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Excerpt from Oral History Interview with George R. Elmore, March 11, 1976. Interview H-0266. Southern Oral History Program Collection (#4007) See Entire Interview >>

Fighting to defend his honor and that of his family

Offering a look at some of the rhythms of mill town life, Elmore remembers squabbling with a boy who insulted his shabby clothes, and his willingness to fight those who insulted his family.

Citing this Excerpt

Oral History Interview with George R. Elmore, March 11, 1976. Interview H-0266. Southern Oral History Program Collection (#4007) in the Southern Oral History Program Collection, Southern Historical Collection, Wilson Library, University of North Carolina at Chapel Hill.

Full Text of the Excerpt

BRENT GLASS:
Do you ever recall going into town, into Gastonia to buy anything and having people sort of look down on the mill people? Of course you said that people on the farm…
GEORGE R. ELMORE:
No, they didn't dare on Saturday afternoons. That was all that was on the street nearly was the mill people there, and they were doing the buying. They were out there trying to get all the money they could out of us. Saturday afternoons we took Main Street.
BRENT GLASS:
You don't recall anybody saying, "Well, there goes a linthead," or anything like that?
GEORGE R. ELMORE:
No. The only thing that I ever had was once with the Ragan family. They had a Maxwell automobile, and they came down in the community when I was a kid eight or nine years old. I was going around feeling it and the Ragan boy said … well, I was a farm kid. I forget what remark he made, "Keep your hands off of my car," and made some detrimental remark. Of course then it was just too bad. I went and told my brothers and cousins, and that boy didn't dare get out of that automobile all day. Somebody stayed there watching it for if we ever got him out we'd beat the lard out of him. But later on he built the Ragan Mill, his family. When I worked at Parkdale I got to know him quite well, and played handball with him. But there was always that remark.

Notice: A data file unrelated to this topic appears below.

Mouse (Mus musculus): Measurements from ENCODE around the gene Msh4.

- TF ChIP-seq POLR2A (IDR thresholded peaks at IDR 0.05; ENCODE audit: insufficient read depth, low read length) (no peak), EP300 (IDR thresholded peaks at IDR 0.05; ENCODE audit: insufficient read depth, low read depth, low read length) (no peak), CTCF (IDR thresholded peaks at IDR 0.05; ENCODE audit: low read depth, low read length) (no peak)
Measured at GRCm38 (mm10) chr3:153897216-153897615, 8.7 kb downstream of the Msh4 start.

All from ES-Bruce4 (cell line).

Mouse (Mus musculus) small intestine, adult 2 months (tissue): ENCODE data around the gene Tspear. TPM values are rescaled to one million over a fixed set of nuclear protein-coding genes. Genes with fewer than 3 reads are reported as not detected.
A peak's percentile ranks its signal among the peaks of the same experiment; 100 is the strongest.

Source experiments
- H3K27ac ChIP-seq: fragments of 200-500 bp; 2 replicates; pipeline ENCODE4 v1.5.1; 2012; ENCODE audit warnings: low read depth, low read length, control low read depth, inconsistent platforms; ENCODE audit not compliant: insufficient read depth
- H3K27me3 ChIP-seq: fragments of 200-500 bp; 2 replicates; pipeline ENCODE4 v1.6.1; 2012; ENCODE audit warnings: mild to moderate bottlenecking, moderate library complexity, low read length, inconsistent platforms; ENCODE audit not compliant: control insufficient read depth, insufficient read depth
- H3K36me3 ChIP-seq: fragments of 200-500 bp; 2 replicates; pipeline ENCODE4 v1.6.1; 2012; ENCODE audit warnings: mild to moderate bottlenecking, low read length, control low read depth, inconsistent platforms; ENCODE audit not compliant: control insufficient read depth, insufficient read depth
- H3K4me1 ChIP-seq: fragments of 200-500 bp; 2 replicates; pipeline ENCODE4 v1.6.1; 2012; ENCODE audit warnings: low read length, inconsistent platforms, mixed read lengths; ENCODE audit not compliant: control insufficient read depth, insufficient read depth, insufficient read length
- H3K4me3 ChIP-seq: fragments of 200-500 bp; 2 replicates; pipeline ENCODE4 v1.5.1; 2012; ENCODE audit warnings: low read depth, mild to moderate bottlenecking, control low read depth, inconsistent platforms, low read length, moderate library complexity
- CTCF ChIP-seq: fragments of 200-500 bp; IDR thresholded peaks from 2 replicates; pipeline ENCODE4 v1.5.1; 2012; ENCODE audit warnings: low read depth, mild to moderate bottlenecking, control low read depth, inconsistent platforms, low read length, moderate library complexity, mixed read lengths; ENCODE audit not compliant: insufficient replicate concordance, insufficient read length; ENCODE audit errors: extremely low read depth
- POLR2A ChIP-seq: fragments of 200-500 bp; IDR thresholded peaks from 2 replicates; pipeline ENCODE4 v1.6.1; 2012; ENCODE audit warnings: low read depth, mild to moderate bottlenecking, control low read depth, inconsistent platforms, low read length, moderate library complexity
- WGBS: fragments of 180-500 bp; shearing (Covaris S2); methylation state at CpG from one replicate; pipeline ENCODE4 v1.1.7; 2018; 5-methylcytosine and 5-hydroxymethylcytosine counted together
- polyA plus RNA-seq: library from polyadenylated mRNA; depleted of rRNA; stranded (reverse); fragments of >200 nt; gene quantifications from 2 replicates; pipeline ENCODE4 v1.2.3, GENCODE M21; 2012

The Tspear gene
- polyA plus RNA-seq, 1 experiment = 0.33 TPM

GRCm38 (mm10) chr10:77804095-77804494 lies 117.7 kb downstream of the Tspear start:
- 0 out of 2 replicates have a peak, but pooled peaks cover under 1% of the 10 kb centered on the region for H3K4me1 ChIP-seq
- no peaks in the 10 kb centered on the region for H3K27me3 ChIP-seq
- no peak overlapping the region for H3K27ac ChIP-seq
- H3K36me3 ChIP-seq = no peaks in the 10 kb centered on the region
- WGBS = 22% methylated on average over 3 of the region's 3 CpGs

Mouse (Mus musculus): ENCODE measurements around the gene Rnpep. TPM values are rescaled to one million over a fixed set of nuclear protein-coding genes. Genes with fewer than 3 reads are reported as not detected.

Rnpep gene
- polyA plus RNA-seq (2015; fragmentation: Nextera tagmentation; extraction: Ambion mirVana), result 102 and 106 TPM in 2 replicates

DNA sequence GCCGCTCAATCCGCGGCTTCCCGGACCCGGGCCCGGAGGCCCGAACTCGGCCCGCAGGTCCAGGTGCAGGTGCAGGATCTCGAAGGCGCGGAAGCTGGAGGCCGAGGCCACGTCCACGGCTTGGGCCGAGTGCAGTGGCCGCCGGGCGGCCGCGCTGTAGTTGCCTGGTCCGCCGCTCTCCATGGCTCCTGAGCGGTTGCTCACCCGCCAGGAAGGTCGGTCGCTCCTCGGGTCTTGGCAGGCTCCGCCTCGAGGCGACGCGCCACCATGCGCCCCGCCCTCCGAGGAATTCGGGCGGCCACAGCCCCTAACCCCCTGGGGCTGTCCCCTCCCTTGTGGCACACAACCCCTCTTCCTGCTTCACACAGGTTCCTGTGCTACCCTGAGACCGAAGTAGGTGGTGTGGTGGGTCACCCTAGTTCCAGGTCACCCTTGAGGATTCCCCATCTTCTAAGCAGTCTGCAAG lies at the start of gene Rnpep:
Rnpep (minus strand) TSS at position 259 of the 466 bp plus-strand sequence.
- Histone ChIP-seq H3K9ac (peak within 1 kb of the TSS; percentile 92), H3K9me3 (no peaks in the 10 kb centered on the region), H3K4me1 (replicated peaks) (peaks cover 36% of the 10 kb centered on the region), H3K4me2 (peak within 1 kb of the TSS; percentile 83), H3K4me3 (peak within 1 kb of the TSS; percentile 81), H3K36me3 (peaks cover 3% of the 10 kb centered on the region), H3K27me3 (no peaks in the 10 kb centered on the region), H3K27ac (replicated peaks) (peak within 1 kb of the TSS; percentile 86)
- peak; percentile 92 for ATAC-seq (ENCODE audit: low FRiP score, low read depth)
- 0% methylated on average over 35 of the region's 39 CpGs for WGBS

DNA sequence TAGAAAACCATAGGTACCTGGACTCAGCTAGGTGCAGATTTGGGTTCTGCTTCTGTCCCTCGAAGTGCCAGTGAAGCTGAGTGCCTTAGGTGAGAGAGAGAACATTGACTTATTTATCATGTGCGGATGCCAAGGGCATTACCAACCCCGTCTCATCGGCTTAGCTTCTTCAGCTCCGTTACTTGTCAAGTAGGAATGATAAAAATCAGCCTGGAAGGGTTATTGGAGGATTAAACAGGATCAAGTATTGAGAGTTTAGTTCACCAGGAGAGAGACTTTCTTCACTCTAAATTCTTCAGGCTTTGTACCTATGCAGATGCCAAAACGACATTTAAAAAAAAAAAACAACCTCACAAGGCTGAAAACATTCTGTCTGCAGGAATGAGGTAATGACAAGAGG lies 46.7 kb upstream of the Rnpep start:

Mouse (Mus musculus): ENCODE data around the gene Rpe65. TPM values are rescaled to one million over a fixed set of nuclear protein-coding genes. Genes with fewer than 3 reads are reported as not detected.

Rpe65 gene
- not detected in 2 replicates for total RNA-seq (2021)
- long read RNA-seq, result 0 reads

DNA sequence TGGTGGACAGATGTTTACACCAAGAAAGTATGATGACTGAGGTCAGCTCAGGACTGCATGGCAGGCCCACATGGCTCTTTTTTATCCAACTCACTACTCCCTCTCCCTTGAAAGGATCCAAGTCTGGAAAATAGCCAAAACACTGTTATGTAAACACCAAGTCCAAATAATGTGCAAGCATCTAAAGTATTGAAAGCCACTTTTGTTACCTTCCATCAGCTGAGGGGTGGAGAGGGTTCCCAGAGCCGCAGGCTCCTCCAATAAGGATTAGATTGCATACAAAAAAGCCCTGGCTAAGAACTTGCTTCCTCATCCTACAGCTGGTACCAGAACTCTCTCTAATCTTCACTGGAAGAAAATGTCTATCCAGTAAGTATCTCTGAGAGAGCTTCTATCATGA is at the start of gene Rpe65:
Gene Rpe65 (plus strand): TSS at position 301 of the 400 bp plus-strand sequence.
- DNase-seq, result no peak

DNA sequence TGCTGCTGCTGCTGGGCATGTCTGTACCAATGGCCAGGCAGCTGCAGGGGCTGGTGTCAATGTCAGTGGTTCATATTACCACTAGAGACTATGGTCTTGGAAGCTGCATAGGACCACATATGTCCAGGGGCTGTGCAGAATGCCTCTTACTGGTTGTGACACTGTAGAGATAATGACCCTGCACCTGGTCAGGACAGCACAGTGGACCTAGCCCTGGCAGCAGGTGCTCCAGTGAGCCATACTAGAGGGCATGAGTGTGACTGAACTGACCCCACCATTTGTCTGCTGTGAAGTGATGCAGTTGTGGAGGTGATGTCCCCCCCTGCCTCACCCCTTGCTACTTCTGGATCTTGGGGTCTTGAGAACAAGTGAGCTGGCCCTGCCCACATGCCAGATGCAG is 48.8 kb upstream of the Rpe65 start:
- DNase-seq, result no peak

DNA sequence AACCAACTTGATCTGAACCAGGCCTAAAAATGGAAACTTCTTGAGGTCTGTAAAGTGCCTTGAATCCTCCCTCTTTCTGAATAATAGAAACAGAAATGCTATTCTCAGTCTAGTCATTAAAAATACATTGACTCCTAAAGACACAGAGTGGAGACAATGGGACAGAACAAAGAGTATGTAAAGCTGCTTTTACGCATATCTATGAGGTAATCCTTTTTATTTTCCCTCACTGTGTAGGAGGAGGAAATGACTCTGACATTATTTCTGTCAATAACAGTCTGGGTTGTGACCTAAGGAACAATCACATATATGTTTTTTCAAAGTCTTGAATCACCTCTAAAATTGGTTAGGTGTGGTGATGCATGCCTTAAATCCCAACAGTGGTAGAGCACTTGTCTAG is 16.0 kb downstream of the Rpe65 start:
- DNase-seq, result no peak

BRENT GLASS:
Which one was this now?
GEORGE R. ELMORE:
Caldwell Ragan; he was the head man of those. But I don't think he ever realized how I felt toward him. I couldn't, I couldn't ever… He had made fun of me. The clothes I had on were neat and clean; my mother had made them. I don't know, I had a big collar around me and it had lace around it. She dressed me up like nobody's business. Just a little old country boy and all, and making fun of my clothes.
BRENT GLASS:
He said something about your clothes?
GEORGE R. ELMORE:
Oh yes: cheap homemade stuff and all that. Of course I invited him out. He was two or three years older than I. And I told my brothers and cousins. They told him a few facts of life: if he ever got out of his automobile he wouldn't be able to get back. So that's the way of life and growing up.
BRENT GLASS:
So you say when you were growing up you were a poor family, income-wise.
GEORGE R. ELMORE:
Yes.
BRENT GLASS:
Were you a close family? It sounds like you had some…
GEORGE R. ELMORE:
You touch one of them, why you'd have… I've had the most fights I ever had was boys jumping on my brother. And I've had my troubles getting at it on my own, but I'd fight you quicker if you touched one of my brothers or sisters any time. I was kind of halfway coward until you'd pick on some of my family. I'd use whatever I could get ahold of, the first thing. I liked to killed a man one night who jumped on my brother. I don't know how I did it. But I was on the corner of the street there, and I threw a rock and took him right in the back of the head—a man about twenty-five years old, and my brother was about fifteen and I was about twelve. That ended that fight. [laughter]